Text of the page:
I made a scarf!

I wish I could say where the yarn came from. I only know that I have had it for a long time and that I was saving it because it was too good to use. I have revised my thinking and now more often consider materials not good enough to use. 😉

I do remember that both colors are undyed 100% alpaca yarn. They are so soft, warm and light.

This is a very very easy scarf to make. It only uses one stitch, so it can be done almost mindlessly. I finished it in 4 nights while binge-watching TV. If you are interested, I have a few more details on Ravelry.

More sewing coming soon. Until then, happy making!

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Fashion · General · Vintage

October Highlights at Seasonal Change-Over Time

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Hats are cool

Last weekend daylight savings time began. For those of you not in the USA, it’s a charming custom whereby we set our clocks back one hour until spring. (Not everyone does this – it’s a whole big thing…)

For me, this is when autumn starts to feel real. Here in Rhode Island, the sun is now setting at 4:30PM! I think at a subconscious level, I knew I had to prepare. October found me as busy as a squirrel collecting acorns and about as focused. Unfortunately, that meant that many projects have gone unblogged.

Rather than go into a lot of detail (for a change), I’m just going to share some October highlights.

Fall Wardrobe Sewing

tan_floral_skirt_3I didn’t do a lot of ambitious sewing in October. I finished a few projects I started earlier in the year though.

I made another pull-on knit circle skirt from the Butterick B6578 pattern. The skirt was part of my original Fall 2018 sewing plan and coordinates nicely with the rest of the collection. I made View A. The fabric is a nice brushed poly from Sincerely Rylee.

Also for Fall, I made a neat cloche hat with leftover green twill. More on that below.

I also finished another fit and flare top using McCall’s M7356. This top was actually constructed from my original muslin. The fabric is way too thin, but I never intended to use it for real. I just really liked how the muslin looked. So I took out all of the basting and put it together properly. There are a few imperfections, but I think with a camisole I will wear it a lot. I go into more detail on my pattern review here.

Above: Fall cloche and fit and flare top

Vintage Handkerchiefs
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Some of my nifty new old things – oh, the possibilities!

My Mom has saved all kinds of interesting things, including a number of old handkerchiefs from the 1930s to the 1960s. I took some back to Providence after my last visit to incorporate into my fabric stash. After a bit of effort, I now have 34 clean, ironed bits of old-fashioned charm. The collection is a veritable needlecraft sampler, with hemstitching, tatted lace, appliqué, embroidery, and crocheted edges. I can’t wait to start playing around with them! I have already started a board on Pinterest to collect ideas.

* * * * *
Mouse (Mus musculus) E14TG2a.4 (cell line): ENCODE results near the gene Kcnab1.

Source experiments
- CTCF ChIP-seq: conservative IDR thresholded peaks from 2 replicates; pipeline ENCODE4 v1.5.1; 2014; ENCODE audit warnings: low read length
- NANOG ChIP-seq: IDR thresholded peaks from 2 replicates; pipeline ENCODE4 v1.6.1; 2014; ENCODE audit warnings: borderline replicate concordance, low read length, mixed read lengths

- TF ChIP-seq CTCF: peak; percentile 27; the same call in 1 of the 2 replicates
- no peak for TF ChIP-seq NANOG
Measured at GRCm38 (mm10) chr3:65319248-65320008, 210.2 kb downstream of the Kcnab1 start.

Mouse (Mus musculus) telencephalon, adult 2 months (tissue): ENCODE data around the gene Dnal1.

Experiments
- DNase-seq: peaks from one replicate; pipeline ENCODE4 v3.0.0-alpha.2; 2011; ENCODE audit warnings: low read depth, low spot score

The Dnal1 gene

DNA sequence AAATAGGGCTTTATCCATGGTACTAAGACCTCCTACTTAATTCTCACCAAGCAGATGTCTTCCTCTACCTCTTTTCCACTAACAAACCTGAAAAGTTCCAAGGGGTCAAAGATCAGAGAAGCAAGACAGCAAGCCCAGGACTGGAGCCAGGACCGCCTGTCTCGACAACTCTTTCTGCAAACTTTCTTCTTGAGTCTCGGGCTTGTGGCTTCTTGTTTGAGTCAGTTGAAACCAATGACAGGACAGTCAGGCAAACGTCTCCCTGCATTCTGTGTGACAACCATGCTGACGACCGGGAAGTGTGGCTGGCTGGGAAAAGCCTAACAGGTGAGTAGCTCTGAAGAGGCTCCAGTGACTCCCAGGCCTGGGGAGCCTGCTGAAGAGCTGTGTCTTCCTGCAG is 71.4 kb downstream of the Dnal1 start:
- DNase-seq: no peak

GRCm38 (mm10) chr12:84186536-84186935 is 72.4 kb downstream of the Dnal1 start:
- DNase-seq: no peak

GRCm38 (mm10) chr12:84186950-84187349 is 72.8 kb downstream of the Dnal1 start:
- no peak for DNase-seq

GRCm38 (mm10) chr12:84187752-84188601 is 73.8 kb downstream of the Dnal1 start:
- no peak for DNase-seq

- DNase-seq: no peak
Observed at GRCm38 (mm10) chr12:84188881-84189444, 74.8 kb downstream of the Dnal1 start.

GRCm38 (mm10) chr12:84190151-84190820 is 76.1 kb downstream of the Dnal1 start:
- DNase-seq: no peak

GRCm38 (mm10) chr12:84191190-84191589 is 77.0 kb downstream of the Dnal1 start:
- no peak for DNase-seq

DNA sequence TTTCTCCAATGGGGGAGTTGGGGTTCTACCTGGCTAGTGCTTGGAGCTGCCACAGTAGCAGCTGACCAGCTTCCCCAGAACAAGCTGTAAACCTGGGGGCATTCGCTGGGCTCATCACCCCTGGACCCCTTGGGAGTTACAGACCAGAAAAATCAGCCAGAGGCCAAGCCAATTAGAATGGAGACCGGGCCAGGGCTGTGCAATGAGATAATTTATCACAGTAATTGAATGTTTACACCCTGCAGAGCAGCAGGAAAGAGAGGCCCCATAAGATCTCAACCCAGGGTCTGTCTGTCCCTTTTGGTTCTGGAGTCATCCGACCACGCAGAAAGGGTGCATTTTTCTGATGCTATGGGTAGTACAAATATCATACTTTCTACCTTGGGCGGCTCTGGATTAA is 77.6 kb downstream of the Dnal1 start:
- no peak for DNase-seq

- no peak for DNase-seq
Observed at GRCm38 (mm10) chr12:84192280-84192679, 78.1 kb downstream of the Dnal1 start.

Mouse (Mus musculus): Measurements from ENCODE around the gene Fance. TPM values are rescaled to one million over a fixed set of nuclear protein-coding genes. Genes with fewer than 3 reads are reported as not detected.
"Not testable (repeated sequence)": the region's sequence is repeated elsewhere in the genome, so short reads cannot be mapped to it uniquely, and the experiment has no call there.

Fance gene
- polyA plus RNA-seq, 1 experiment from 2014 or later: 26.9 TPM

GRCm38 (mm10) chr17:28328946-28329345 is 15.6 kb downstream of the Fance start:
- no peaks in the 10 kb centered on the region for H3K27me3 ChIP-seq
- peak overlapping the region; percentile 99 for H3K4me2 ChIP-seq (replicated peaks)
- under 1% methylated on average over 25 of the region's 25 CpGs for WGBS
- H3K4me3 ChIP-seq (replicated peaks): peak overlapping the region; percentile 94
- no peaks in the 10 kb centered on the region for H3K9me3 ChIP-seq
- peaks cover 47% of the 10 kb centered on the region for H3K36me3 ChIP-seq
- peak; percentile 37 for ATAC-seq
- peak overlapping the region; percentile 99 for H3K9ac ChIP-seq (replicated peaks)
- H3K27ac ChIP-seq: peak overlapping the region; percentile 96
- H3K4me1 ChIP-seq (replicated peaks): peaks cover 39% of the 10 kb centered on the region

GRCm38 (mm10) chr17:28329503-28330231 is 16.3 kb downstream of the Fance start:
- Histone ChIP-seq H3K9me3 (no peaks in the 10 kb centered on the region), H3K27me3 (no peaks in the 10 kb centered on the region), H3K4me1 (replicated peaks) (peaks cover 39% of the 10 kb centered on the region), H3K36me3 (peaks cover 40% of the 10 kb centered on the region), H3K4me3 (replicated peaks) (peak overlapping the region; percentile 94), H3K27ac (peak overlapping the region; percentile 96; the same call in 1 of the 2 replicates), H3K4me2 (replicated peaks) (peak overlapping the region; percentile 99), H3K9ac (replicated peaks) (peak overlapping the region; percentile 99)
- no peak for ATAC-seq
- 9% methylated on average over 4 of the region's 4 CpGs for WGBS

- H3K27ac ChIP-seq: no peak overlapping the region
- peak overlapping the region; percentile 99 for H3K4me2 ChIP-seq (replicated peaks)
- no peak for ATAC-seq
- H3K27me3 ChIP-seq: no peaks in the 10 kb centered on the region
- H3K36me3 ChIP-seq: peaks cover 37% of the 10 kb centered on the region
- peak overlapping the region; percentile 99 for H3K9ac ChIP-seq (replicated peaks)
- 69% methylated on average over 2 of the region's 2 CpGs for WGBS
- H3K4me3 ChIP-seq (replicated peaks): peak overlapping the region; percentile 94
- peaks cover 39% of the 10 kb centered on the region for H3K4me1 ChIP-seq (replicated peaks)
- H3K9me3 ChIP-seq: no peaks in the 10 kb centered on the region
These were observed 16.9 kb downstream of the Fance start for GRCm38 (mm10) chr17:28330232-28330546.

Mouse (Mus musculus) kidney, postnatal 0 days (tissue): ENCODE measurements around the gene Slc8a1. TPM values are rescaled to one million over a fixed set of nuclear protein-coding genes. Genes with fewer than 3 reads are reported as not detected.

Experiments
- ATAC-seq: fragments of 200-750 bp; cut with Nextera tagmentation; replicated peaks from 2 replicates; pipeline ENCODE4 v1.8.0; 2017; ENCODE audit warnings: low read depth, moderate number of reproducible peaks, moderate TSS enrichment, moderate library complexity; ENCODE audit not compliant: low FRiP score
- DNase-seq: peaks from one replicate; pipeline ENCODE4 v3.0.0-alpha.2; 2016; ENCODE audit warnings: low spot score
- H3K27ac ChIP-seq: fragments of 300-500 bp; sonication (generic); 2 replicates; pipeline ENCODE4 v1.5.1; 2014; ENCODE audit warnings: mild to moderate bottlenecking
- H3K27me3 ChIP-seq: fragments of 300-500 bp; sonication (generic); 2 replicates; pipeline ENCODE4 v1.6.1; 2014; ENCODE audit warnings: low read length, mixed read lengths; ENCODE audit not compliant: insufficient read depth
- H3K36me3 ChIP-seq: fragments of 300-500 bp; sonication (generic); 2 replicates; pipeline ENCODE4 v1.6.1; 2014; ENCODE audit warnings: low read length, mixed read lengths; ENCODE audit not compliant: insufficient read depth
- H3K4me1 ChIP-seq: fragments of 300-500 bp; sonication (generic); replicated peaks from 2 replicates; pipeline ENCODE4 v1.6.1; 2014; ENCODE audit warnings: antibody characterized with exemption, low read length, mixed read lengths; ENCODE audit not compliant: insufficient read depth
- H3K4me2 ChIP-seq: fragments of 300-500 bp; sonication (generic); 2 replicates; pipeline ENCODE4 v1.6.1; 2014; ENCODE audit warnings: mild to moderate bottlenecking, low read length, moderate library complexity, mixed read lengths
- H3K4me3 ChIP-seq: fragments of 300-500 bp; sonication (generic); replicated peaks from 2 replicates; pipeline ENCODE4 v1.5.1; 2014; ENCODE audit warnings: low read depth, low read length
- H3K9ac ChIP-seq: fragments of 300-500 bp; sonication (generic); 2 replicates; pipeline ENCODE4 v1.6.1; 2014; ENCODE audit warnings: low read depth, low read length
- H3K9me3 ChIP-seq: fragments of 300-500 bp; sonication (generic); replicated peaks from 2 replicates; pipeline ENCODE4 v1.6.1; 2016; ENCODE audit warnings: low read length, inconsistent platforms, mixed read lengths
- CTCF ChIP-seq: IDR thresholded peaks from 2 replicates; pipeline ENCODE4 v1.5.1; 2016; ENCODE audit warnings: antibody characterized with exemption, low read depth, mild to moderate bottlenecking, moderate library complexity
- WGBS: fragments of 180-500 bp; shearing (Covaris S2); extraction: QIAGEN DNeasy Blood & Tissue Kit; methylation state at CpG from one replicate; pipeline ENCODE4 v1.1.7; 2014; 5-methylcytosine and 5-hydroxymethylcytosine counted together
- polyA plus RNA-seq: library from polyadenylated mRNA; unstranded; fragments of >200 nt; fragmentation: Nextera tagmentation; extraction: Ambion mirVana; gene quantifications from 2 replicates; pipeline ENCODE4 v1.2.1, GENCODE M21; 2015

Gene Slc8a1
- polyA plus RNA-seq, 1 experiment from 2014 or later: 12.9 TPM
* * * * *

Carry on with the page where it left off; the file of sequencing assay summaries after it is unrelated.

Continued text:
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I blocked some of the lacier handkerchiefs

Halloween

suffragist_1Spoiler: I did not sew my costume. But I will take credit for making the accessories that pulled it together. This year I dressed as a suffragist. I can well imagine that this might have been me in reality if I have been alive 100 years ago.

The dress I found in my Mom’s closet – she wore it in the 1970s. Since we have an election around the corner, I thought a suffragist would be fun.

I found a free downloadable cloche pattern which I used to throw together a vintage style hat. I’ve never made a hat before. It was much easier than I thought. Since the individual pieces are so small, I was able to use scraps alone. The ribbon is even saved from a Christmas package. I wound up making two hats because I misread the instructions the first time and sewed the seams with too narrow of an allowance. This led to a large and loose hat, which someone else might enjoy some day. I cut out another hat, following the directions the second time. The fabric is scavenged from the scraps of my fall 2018 collection, so it coordinates with everything. It’s already found it’s way into my closet. I reviewed the pattern on patternreview.com here. The pattern itself was from the website sewmamasew.com. There are gorgeous versions of this cloche and other styles for sale on Etsy at the Etsy store Elsewhen Millenery.

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The sash came out again on election day. It felt pretty good to wear it at the polling place.

I made the sash using some plain unbleached muslin. The lettering was really easy. I found a font that was close to the one used by the marchers in historical photos. I typed the words, scaled them to the size needed for the sash, then flipped them to be mirror image. Then I used my inkjet printer to print it on an Avery light fabric transfer sheet. I followed the instructions on the box to iron the lettering onto my sash. I think it looks great.